Kayakers Attempt to Break Record, Set another One Instead
The Grand Canyon is full of opportunities to have a one-of-a-kind, once-in-a-lifetime adventure, and for many rafters all across the world, the Colorado River that runs through and continues to form the canyon is the ultimate thrill. Many records still stand, just waiting to be broken by world-class kayakers and rafters, and on January 7th, two men launched in two separate kayaks with one goal: traverse the Colorado River’s 277 miles between Lee’s Ferry and the Grand Wash Cliffs faster than anyone else has before, shattering a record that’s been held since 1983.
As you may have guessed, this is no small task, even for veteran Colorado River guides Ben Orkin and Harrison Rea. From the beginning, a disadvantage was clear for the two seasoned guides: the original record was set by a dory, and the river was experiencing flood-stage flow making it much quicker to traverse naturally. Grand Canyon tours are one thing, but moving through a violent and unpredictable river as fast as possible is a very dangerous task that Orkin and Rea took on knowing their disadvantage. They could only get a permit to try the trip in January, so without hesitation they decided to go for it.
In high-performance kayaks, the group set out to complete the 277 mile trip in less than 36 hours and 38 minutes, and until the home stretch of the journey, claiming victory seemed like only a matter of time. Unfortunately, those high-performance kayaks traded their resilience for speed, and the fragile vessel of Harrison Rea just couldn’t take the abuse of the notorious Crystal Rapids. Rea collided with a rock, hidden beneath the ever-moving foam, and his boat capsized quickly. The group managed to rescue Rea, who incredibly sustained no injuries, and set back out on the river just in time to very nearly beat the record.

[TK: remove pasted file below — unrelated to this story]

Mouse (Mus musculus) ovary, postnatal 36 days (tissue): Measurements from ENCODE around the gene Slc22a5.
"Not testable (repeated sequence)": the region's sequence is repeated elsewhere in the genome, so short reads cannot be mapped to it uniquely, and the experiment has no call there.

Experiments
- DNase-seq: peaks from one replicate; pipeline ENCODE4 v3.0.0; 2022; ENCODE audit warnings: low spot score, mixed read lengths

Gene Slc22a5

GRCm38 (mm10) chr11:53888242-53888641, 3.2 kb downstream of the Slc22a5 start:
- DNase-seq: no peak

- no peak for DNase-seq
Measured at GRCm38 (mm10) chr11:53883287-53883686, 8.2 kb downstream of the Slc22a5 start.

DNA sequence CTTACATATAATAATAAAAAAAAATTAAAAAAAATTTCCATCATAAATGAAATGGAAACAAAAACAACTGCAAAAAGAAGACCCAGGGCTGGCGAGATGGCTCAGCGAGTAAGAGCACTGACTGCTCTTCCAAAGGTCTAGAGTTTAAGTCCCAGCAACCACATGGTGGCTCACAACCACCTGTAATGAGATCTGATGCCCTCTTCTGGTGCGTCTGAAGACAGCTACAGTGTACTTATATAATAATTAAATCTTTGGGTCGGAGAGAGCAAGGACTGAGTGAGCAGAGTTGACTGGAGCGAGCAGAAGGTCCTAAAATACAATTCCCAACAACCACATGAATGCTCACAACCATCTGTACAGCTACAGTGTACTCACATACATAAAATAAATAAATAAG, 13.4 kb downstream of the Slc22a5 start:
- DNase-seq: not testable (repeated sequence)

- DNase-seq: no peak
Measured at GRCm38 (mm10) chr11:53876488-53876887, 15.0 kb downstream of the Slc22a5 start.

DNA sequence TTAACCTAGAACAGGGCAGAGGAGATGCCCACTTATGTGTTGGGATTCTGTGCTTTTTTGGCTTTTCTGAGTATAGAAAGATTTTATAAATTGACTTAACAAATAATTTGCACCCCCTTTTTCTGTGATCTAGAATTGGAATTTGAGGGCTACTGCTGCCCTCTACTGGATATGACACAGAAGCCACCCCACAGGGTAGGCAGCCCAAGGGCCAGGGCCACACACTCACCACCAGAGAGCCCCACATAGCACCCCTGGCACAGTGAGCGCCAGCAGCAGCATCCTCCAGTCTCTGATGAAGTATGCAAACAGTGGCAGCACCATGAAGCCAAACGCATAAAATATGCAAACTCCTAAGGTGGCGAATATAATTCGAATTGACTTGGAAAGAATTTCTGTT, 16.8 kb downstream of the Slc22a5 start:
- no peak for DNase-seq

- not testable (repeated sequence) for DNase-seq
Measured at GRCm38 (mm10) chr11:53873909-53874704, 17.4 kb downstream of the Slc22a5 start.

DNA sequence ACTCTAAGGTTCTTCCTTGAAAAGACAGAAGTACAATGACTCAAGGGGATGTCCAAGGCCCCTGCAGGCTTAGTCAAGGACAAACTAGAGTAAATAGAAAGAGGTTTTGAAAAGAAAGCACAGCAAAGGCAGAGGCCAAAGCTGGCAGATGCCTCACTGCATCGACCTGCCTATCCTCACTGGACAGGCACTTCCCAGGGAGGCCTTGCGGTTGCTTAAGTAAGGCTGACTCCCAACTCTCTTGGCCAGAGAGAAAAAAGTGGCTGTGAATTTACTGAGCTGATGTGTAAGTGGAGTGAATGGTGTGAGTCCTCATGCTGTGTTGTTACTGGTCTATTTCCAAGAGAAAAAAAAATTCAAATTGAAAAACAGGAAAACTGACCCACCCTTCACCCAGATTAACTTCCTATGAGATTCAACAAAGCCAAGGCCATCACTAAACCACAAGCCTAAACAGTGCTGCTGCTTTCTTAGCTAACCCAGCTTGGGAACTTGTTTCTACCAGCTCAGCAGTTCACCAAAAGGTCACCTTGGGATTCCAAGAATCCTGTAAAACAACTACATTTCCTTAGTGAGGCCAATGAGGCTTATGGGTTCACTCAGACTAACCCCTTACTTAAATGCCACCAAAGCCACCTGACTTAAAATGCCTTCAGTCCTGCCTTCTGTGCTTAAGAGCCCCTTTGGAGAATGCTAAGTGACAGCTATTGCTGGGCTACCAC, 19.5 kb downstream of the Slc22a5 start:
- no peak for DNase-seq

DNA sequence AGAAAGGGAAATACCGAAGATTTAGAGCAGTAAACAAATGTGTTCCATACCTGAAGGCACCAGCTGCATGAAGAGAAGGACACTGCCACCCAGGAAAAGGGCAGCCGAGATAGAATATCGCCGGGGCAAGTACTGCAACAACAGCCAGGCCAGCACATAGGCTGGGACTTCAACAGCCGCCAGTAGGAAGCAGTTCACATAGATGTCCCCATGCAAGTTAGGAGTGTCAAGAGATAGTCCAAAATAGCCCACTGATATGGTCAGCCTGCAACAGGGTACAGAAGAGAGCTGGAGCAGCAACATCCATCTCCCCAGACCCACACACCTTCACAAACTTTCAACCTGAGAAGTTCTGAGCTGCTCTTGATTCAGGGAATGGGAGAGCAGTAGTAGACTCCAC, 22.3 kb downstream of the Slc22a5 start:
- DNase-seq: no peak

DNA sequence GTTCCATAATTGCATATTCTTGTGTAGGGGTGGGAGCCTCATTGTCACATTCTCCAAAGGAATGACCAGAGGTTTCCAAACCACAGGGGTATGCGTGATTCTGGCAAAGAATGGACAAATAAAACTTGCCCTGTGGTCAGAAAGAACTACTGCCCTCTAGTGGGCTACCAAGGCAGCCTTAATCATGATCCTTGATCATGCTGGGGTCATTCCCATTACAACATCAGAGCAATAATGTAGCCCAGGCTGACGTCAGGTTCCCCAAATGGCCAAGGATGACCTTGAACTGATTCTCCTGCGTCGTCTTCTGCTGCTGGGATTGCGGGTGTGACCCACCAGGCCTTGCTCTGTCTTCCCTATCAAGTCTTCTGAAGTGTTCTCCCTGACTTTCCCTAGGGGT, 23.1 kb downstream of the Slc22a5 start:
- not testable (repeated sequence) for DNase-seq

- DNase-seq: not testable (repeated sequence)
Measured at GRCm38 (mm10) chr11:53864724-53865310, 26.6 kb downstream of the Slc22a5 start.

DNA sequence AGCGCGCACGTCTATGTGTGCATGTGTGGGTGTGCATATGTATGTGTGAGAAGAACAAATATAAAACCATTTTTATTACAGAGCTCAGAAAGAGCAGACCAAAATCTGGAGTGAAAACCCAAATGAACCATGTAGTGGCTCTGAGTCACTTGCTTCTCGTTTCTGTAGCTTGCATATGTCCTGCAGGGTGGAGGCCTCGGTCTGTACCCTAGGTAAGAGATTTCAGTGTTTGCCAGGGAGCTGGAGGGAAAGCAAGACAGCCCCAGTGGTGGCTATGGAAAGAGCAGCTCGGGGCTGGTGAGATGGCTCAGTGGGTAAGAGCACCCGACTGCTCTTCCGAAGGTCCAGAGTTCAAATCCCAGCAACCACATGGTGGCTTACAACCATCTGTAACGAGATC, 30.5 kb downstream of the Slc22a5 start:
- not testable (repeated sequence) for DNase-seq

Unfortunately, when Orkin arrived at Grand Wash Cliffs, a full 37 hours and 48 minutes had passed since they launched. The record was nearly beaten, but Orkin was just an hour and ten minutes late, and without the assistance of fast-moving flood waters, nearly beat a record set under absolutely perfect conditions.
This story has a silver lining, despite the accident and despite the fact that the record wasn’t broken. Orkin failed to beat the non-motorized record he’d originally set out to beat, but during his attempt, he shattered the record for fastest kayaker to complete the canyon. The previous record, set in the late ‘70s by whitewater pioneer Fletcher Anderson, was 49 hours, and Orkin beat the record by over 11 hours without even realizing it.
While Rea and Orkin may have fallen just short of their original goal, their daring attempt to triumph against high-stacked odds will be remembered forever, and for Orkin at least, will be held in the record books until someone comes along to break the kayaking record set. If Orkin makes another attempt at beating the non-motorized record, he may just succeed, breaking not only the record he originally sought to break, but a second one he set himself.
Have you ever taken a guided tour of the canyon from within? Would you ever consider rafting along the canyon yourself? Share your ideas with us in the comments section below!